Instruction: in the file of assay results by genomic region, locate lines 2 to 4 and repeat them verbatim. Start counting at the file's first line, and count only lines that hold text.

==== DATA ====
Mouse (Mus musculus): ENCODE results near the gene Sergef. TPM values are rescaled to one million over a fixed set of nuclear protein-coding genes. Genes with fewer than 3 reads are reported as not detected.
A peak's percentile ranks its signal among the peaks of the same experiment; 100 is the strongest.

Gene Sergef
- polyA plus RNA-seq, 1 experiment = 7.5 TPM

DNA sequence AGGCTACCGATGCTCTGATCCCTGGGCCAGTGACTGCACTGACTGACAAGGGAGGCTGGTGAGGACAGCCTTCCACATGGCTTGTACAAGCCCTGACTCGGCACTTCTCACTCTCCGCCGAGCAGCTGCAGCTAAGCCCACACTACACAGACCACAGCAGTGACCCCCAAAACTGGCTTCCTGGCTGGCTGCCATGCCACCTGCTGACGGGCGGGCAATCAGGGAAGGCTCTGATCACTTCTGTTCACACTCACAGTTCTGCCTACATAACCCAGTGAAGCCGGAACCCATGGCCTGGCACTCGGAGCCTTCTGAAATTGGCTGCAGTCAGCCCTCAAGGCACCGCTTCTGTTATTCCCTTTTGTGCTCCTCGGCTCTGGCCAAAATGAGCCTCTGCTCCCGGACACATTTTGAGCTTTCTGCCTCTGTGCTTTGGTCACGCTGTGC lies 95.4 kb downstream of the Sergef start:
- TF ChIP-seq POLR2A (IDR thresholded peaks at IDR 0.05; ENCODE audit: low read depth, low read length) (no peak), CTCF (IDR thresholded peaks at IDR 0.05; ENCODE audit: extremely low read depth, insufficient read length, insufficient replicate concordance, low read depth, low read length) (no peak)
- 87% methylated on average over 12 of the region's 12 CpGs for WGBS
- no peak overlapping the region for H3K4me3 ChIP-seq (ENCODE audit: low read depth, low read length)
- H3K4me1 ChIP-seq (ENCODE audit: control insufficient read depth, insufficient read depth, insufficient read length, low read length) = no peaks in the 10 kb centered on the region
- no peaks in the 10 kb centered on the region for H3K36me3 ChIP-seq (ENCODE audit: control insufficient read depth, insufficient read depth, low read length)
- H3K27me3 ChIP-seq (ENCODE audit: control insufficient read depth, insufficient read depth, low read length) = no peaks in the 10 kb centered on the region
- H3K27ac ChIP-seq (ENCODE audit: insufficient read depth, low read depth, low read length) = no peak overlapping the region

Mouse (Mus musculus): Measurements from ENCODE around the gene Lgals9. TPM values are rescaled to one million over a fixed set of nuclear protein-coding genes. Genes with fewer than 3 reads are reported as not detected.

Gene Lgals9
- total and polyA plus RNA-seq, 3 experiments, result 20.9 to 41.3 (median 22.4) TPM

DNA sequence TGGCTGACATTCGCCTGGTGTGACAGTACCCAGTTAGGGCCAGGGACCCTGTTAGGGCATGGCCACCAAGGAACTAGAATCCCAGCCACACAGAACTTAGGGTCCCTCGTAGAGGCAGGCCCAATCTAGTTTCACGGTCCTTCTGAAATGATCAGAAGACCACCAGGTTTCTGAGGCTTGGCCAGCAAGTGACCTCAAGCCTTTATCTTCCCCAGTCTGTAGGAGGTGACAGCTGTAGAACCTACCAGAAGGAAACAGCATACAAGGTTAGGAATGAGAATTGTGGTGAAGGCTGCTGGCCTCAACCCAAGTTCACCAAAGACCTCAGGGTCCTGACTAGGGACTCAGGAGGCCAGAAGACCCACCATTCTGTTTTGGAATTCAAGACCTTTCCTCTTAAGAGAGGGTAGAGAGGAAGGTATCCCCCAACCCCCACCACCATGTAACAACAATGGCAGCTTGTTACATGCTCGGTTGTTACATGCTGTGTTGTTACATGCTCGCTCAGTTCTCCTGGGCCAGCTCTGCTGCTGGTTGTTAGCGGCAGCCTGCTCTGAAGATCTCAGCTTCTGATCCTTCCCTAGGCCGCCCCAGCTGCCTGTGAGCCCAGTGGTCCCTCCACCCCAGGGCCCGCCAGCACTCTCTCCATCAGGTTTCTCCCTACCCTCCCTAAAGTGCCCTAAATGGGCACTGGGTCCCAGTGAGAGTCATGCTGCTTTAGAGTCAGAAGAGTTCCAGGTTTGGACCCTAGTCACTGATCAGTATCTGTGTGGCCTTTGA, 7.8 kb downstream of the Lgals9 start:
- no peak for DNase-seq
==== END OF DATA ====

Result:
A peak's percentile ranks its signal among the peaks of the same experiment; 100 is the strongest.

Gene Sergef
- polyA plus RNA-seq, 1 experiment = 7.5 TPM